Little, Brown ($27.99)
by Chris Beal
Like a bevy of other Irish writers, Edna O’Brien exiled herself from her native land, clearly unwelcome because of the raw sexuality in her writing. She lived in London for most of her adult life, and it was there that she wrote her first novel, The Country Girls, published in 1960. In her new memoir Country Girl, she describes her desperation to get all she wanted to say onto paper:
The words tumbled out, like the oats on threshing day that tumble down the shaft, the hard pellets of oats funneled into bags and the chaff flying everywhere, getting into the men’s eyes and their having to shout to be heard above the noise of the machine. . . . I cried a lot while writing The Country Girls, but scarcely noticed the tears. Anyhow, they were good tears. They touched on feelings that I did not know I had. Before my eyes, infinitely clear, came that former world in which I believed that our fields and hollows had some old music slumbering in them, centuries old.
This first novel, then, reflected all that the Ireland of O’Brien’s youth meant to her, and perhaps that is why, when she covers the same material in her memoir, the chapters fall a little flat. The story picks up, though, when she elopes with the man who would become her husband and with whom she would bear two children. Unfortunately, it did not take young Edna long to realize that belonging to a husband is no more liberating than belonging to a father—and, if we take O’Brien’s word for it—her husband did indeed insist on owning her. Envious of her literary success, he demanded that she sign every check she received for her work over to him, and when, after years, she one day finally refused, she knew it would be the end of the marriage. The subsequent fight for custody of her children, and her surprising victory, is told in heart-wrenching detail. Although she had her share of loves and lovers, she never married again.
Through the course of her life, O’Brien seemed to know everyone who was anyone. 1960s London after her divorce was particularly stimulating. Her tale of taking LSD under R.D. Laing’s supervision—he left her alone while she was still high, then sent her a hefty bill for his services—catches the mood of the period perfectly. These chapters read like a who’s who of the literary and entertainment worlds: Paul McCartney, Jackie Onassis, Jane Fonda, Roger Vadim, Shirley MacLaine, Richard Burton, and more.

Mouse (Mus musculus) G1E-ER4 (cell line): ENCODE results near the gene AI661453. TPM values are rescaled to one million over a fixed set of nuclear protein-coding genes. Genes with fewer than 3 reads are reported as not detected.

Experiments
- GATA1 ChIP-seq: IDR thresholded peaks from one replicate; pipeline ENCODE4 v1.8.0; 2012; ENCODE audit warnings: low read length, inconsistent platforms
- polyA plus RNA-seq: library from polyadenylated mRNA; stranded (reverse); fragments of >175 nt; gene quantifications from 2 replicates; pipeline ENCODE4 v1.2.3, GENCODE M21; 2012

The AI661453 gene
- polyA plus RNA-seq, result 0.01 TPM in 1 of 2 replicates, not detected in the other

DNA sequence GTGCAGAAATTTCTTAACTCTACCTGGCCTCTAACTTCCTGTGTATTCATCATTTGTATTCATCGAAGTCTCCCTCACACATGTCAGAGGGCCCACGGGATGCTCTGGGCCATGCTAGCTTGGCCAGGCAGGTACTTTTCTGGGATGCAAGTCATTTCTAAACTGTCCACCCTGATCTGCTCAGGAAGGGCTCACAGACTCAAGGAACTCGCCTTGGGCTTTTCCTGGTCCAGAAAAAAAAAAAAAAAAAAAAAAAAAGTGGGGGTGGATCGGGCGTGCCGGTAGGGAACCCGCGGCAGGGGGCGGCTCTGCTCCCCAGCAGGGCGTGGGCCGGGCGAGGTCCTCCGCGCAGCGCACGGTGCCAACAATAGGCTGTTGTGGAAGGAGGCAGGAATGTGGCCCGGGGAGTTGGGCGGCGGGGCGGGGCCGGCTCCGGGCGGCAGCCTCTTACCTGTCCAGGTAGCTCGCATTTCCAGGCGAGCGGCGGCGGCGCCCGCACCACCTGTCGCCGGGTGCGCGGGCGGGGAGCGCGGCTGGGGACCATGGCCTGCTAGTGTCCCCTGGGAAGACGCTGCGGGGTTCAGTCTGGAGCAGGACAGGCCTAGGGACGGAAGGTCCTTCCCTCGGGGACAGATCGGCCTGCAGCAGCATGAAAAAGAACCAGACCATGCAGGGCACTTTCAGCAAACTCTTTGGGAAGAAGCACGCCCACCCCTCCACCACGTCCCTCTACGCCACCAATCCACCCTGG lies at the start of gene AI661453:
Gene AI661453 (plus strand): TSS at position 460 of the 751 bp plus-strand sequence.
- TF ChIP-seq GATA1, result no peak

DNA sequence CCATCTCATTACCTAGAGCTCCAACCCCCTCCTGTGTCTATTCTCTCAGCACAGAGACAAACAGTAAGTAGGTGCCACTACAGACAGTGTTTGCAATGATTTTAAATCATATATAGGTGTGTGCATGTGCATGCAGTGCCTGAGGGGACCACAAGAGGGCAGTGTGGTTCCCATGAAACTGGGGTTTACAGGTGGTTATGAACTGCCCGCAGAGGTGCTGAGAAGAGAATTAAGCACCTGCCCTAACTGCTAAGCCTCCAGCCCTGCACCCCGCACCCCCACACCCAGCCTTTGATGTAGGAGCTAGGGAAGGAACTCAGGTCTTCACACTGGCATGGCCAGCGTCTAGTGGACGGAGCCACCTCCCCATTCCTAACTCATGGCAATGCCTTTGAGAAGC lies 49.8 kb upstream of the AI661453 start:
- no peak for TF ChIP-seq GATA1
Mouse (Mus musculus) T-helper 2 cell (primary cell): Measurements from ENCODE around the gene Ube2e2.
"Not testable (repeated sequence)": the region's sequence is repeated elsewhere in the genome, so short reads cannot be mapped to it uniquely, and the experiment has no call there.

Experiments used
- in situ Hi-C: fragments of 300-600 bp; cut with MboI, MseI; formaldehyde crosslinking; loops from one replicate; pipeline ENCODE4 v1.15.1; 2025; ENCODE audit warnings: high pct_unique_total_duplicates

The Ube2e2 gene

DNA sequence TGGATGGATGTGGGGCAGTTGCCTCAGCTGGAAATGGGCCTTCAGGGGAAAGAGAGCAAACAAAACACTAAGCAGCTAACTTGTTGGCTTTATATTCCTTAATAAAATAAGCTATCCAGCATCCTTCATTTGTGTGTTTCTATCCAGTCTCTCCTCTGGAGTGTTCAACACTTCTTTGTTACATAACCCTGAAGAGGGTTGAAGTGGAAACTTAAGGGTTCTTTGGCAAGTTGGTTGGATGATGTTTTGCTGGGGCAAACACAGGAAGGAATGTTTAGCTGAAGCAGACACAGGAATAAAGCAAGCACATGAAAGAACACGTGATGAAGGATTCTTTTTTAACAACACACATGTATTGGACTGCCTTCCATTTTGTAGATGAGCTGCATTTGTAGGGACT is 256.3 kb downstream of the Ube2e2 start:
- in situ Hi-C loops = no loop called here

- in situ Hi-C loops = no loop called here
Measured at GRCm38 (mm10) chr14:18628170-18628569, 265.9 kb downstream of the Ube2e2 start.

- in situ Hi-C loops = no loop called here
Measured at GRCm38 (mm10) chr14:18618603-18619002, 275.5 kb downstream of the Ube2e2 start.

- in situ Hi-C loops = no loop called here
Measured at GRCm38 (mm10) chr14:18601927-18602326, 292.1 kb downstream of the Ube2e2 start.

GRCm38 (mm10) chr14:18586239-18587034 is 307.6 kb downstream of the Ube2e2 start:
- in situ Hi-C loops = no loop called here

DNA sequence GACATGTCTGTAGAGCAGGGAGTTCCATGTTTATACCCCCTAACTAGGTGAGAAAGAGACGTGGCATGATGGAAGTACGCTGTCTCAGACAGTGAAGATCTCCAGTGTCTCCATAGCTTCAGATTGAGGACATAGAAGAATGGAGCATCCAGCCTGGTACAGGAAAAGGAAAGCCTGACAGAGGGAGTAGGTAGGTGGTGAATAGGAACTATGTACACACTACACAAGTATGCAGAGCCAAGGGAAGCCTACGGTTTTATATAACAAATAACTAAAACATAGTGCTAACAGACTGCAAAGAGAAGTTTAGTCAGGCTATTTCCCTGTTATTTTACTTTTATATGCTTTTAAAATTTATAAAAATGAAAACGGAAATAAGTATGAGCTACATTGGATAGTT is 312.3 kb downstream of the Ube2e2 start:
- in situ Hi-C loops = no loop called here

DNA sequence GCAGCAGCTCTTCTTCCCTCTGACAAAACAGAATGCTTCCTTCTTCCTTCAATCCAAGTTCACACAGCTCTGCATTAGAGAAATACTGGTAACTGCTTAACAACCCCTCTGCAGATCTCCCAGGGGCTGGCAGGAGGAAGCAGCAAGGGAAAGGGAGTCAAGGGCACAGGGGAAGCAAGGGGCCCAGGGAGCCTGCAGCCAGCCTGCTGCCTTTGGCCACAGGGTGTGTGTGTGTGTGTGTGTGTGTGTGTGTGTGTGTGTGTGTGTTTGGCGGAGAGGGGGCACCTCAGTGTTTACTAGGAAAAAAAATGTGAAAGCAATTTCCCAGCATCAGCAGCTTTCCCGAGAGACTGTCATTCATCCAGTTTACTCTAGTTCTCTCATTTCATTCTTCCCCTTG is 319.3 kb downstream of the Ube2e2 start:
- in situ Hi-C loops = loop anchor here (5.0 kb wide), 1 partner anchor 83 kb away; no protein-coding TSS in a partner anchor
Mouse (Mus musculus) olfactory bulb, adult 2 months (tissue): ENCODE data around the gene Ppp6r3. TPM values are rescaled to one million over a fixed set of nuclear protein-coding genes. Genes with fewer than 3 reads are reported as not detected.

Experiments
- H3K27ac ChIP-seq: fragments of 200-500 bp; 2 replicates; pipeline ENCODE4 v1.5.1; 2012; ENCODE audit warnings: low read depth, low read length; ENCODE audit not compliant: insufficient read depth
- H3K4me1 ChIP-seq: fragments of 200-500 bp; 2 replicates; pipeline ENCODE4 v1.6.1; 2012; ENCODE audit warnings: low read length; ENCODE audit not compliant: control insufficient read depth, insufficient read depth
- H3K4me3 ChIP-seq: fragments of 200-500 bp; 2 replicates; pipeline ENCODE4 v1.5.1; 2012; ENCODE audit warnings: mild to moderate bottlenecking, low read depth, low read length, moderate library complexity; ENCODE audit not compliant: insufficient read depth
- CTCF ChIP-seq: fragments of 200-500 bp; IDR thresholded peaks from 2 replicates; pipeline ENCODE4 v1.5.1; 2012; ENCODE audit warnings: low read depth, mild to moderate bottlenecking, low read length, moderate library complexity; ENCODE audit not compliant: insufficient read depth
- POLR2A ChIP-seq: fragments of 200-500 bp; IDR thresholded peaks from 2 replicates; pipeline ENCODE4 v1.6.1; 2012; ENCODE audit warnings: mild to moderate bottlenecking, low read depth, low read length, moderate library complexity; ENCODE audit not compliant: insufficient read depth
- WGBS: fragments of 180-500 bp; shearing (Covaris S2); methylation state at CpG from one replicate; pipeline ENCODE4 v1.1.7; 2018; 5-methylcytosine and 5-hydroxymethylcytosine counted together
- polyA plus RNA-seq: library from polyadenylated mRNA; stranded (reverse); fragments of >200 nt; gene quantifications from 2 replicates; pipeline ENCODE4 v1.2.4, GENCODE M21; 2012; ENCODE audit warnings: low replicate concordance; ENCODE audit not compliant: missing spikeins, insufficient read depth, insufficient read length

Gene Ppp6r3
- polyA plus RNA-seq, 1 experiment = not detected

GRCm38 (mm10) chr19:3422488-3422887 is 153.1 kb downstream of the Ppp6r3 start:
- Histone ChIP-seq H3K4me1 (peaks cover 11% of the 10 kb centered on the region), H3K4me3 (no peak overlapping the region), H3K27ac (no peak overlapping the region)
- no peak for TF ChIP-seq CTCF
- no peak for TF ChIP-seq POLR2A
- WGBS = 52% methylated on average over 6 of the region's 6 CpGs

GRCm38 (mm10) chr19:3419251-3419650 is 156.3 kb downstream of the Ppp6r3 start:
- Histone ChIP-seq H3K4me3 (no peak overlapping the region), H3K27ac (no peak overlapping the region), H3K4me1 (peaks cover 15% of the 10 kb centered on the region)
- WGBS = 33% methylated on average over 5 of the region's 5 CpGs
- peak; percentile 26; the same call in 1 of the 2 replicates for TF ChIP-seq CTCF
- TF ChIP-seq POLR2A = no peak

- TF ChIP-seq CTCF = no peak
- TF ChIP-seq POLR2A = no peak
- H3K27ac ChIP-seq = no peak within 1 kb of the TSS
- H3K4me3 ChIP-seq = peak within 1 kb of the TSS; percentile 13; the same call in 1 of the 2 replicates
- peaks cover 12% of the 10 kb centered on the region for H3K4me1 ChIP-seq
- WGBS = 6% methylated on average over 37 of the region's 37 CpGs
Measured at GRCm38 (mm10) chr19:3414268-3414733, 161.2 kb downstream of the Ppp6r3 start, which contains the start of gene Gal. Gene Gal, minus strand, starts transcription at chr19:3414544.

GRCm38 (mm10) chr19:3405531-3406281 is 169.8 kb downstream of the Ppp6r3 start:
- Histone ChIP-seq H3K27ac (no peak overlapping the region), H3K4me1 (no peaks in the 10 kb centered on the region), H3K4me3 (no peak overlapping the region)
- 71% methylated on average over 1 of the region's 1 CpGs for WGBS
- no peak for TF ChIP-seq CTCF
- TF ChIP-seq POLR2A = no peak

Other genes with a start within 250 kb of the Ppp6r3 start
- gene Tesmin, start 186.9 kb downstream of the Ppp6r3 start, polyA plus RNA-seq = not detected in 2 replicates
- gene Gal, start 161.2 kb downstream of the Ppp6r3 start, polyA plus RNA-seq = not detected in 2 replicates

And yet, for all the gossipy details, O’Brien’s tale has a certain restraint: we learn what happened but less of how the author felt about the events she describes. Readers accustomed to the no-holds-barred confessional tone of modern memoirs may find themselves wanting to know more about O’Brien’s inner life. For example, she is at odds with the Catholic Church, mainly because of her sexually explicit writing, but she was raised a Catholic and schooled in a convent. Did she ever struggle to overcome what she had been taught? She describes the outer struggles, but not the inner guilt.
Another example: late in her career, she was in America giving a reading when a listener came up to her afterward and “asked me why I had been so unforgiving of my mother in my fiction, and lo, the glass of red wine literally floated out of my hand . . . I can still see the little crimson puddle on a white rug. A message from beyond.” We infer that the subject is still raw for O’Brien, that her love for her mother and subsequent alienation from her are still unresolved. But we want to know how O’Brien lives with, or tries to reconcile, those two aspects of her relationship with her mother.
The closing chapters of Country Girl reflect the way we think of older people’s thought process, looping in and out of the present as various scenes and events recall those from the long ago past. And the final chapter, in which O’Brien returns to visit her childhood home, now in ruins, is the perfect ending to this tale of a woman who has lived life on her own terms, loving and writing about love in prose that has rarely been equaled.